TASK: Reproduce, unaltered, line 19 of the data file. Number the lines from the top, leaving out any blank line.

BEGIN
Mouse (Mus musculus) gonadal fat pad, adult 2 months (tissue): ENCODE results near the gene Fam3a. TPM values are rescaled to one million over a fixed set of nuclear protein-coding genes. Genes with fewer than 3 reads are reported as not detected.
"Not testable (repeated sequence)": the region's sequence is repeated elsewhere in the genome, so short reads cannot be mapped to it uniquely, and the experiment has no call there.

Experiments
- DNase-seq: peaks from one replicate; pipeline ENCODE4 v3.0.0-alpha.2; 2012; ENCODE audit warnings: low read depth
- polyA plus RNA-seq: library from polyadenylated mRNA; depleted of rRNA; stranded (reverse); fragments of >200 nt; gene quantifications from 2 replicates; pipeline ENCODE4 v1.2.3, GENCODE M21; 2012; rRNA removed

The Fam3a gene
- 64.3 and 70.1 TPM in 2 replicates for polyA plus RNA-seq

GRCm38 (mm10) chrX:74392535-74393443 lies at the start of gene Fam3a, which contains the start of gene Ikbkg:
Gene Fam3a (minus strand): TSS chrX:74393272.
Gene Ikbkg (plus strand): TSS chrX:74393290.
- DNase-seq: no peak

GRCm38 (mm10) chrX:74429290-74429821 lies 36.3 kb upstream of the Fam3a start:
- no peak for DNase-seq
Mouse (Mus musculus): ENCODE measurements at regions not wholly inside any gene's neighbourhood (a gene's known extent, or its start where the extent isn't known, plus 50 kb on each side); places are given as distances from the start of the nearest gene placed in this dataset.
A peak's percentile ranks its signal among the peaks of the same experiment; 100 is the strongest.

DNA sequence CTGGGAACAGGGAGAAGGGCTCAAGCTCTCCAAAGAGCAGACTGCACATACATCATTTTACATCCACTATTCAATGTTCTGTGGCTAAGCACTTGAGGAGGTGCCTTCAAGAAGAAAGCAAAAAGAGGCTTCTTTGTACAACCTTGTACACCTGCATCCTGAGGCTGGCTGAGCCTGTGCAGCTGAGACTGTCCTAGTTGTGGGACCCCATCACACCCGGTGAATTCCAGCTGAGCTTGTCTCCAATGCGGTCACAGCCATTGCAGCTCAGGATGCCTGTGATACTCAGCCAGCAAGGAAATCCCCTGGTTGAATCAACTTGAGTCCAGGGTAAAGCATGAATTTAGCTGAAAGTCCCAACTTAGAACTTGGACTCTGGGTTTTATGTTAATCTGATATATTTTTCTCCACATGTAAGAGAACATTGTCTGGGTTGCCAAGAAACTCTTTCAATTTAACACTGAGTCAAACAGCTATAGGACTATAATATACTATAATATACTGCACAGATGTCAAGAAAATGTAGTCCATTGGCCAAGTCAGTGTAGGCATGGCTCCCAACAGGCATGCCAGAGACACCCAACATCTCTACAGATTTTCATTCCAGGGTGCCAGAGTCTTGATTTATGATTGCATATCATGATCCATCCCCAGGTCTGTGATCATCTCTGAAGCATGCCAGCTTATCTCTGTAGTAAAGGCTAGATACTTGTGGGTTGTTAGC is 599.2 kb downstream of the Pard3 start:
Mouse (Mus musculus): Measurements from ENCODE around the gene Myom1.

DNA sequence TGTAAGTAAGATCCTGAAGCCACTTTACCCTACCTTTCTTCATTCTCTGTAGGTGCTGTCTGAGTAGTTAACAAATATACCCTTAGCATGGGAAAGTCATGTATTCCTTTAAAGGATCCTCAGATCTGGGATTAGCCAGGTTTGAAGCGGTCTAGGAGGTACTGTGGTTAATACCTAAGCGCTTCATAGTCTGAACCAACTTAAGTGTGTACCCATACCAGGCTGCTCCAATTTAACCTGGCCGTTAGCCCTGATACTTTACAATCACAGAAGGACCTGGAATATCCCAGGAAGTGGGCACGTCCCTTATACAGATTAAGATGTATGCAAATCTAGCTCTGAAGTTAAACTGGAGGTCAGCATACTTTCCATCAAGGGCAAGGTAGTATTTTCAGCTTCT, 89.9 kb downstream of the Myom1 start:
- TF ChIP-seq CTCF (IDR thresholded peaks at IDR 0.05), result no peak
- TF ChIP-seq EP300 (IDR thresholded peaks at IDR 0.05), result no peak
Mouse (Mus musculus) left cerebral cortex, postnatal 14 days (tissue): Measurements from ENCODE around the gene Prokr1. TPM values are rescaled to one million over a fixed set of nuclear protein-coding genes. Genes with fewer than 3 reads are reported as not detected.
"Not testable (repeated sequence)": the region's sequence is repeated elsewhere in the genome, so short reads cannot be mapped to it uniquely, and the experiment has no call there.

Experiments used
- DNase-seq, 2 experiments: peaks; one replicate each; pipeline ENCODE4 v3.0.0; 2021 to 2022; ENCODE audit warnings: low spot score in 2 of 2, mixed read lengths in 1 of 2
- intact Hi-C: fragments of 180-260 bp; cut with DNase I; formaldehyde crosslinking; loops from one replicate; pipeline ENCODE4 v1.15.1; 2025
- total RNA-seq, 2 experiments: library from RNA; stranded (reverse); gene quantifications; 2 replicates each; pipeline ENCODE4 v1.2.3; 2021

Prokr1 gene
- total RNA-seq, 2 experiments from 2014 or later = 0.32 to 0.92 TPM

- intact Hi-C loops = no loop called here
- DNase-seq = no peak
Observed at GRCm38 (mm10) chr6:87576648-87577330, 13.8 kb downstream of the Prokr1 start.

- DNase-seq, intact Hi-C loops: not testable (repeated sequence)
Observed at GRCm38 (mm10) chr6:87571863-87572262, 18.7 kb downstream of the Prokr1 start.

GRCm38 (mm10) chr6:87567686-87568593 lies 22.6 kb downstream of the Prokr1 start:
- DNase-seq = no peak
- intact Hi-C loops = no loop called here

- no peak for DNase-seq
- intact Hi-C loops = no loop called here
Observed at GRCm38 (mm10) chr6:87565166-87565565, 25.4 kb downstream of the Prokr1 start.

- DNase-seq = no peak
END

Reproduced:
- TF ChIP-seq CTCF (IDR thresholded peaks at IDR 0.05), result no peak